Red wine continues to be a popular choice for many people around the world. Whether you are an “Alcohol? Where?” kind of person or the “Alcohol? Oh, I don’t drink!” kind, these fascinating facts about red wine may surprise you. It is an interesting read for both wine lovers and those who prefer not to embibe:
1. A moderate amount of Red Wine is better than no red wine at all
Many human trial studies have shown that moderate red wine consumption is better than not drinking at all. This is so because red wine is loaded with antioxidants that lower the risk of cardiovascular disease, Type 2 diabetes, and early mortality.
But if you drink more than you are recommended to, the benefits of lower risks will become higher risks.
A moderate amount for women is not more than a glass a day, while for men is up to two glasses a day.
2. The health benefits come from tannin
Wine is really just three things: alcohol, water, and polyphenols! These polyphenols are tannin, colour pigment, wine aromas, resveratrol, and approximately 5,000 other plant compounds.
The most abundant polyphenol in wine responsible for health benefits are procyanidins, which are a kind of condensed tannin also found in dark chocolate and green tea. Tannin has been found to inhibit cholesterol plaque formation in blood vessels, which makes it highly advantageous for heart health and longevity.
3. Some red wines are better than other red wines
Yes, not all red wines are the same. Some red wines have higher levels of “good” compounds than others.
For example, Cabernet Sauvignon has higher levels of condensed tannins than Pinot Noir, yet both have much fewer of these compounds than Tannat, Sagrantino, and Petite Sirah.
To determine which wines are better (and best), you can take the following cues:
- Better dry wines than sweet ones.
- Lower alcohol is better (about less than 13 percent ABV)
- More astringent (leaves a drying or roughing sensation) wines that have higher tannin content are better
4. Young red wines are better than older red wines
I only thought that older wines make the best wines. The converse is true for red wines when you want to reap the health benefits. The taste and flavors of older red wines may be better, but younger ones have higher tannin levels, which make them healthier to drink.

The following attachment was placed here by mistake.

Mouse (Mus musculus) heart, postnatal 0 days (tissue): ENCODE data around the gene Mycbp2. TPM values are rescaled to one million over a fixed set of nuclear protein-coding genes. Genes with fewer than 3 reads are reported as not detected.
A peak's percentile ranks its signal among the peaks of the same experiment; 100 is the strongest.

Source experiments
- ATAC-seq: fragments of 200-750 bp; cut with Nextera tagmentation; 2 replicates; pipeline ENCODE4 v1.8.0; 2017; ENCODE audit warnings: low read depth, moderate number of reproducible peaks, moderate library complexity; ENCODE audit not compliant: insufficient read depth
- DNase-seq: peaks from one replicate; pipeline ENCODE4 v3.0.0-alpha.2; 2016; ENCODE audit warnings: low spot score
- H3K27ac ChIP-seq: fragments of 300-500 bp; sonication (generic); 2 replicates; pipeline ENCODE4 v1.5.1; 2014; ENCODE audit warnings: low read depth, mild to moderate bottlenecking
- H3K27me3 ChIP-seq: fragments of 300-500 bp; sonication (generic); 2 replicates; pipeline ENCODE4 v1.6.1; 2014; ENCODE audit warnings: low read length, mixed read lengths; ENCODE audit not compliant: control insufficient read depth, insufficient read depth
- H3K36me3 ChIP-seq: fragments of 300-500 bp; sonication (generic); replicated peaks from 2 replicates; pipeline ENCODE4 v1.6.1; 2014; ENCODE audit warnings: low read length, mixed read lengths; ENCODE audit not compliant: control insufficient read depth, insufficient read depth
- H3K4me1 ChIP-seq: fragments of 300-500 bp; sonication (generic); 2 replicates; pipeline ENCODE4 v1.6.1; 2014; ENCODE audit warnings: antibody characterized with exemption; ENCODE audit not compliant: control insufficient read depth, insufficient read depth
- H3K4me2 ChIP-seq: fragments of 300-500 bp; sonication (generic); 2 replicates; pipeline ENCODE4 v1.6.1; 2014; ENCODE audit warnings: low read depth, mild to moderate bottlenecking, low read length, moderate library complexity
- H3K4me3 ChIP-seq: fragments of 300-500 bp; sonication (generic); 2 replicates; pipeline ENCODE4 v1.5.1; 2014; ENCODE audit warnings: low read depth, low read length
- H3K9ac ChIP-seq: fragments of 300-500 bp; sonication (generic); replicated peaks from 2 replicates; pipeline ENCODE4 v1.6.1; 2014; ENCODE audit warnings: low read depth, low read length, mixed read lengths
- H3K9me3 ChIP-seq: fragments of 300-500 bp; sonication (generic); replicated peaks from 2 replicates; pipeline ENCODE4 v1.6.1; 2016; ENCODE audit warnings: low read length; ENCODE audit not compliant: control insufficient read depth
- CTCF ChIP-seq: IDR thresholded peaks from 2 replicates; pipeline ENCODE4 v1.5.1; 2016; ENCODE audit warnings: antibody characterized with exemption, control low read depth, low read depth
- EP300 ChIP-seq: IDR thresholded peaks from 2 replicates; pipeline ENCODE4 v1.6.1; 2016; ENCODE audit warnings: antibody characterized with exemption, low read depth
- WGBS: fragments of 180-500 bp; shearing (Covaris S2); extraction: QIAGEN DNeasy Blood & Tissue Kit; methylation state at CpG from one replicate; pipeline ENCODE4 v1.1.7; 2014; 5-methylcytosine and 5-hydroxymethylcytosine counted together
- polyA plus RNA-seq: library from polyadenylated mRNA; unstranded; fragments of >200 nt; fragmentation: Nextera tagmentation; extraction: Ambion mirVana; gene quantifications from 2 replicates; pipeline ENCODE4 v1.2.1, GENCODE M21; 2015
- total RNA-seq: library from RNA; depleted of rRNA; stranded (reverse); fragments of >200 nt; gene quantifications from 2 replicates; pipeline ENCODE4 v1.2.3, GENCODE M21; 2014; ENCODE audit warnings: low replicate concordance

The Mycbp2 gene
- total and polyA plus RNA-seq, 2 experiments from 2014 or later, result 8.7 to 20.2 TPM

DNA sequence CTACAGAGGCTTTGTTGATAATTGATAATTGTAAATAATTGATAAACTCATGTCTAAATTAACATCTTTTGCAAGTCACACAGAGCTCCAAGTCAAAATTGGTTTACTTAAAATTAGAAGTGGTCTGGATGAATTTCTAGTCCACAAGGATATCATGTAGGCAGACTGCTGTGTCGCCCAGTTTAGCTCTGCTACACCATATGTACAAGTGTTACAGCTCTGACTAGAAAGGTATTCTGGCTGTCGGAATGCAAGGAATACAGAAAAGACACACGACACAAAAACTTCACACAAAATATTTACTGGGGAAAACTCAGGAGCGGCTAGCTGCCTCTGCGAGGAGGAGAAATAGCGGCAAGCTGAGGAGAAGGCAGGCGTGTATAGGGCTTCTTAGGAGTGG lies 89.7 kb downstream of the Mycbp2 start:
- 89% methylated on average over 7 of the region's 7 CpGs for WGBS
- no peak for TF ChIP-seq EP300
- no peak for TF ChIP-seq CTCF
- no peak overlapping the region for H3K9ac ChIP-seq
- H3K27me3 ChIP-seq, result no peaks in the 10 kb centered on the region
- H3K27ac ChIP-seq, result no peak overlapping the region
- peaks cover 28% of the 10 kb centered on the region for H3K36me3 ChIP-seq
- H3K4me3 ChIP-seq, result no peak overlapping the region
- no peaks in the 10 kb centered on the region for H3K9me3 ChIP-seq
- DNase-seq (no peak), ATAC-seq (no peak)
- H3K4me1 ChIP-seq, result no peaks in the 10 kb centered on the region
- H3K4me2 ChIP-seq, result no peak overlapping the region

5. Credit grape skins for the ruby-red color of the wine
Yep! The attractive ruby-red-wine color comes from the pigment anthocyanin found in the red skins of red grapes.
6. Age makes the color grow lighter
The color of wine grows less intense as it ages. So you can determine the age of a wine by its color. Very old wines are pale and translucent, referring to #4, these are the red wines you should try to avoid for the darker ones.
7. Almost all red wines come from one species of grapes
Interesting, yes! The most common wines and some of your favorites, like Cabernet Sauvignon, Pinot Noir, Syrah, and Merlot, are made from just one species of red grapes: Vitis vinifera.
This is why Vitis vinifera is considered “the wine grape” species and this species did NOT originate in France but comes from Eastern Europe.
8. Red grapes are older than their white counterparts
Another interesting fact: the yellow-green grapes that produce white wines are believed to have resulted from a DNA mutation of red grapevines.
This is quite a convincing hypothesis as Pinot Noir and Pinot Blanc share the same DNA.
9. Red wines typically have fewer sulfites
Sulfite levels in red wines are generally lower than white wines. This is because red wines come more chemically stable than white wines and don’t go bad as quickly.
10. Red wines age longer than whites
Red wines have tannin and color. These preserve the red wines for longer periods than white wines. People call these traits “structure” often and use their presence to predict how long a wine can age.
11. Red wine grapes can also make white wines
Red comes from the grape skin, not the juice. That’s possibly why you can make a white wine out of the red grapes. Remove the skin, and you can make white wine as you would a red.
Blanc de Noirs Champagne is a white wine made with red grapes (Pinot Noir and Pinot Meunier).
12. All the aromas arise from grapes alone
All the aromas – jam, herbs, cherry, and berry – you find in a glass of classic red wine are due to the fermented grapes, and aging the wine in oak barrels. There are no flavor additives, and yet red wine stands out among all the other wines.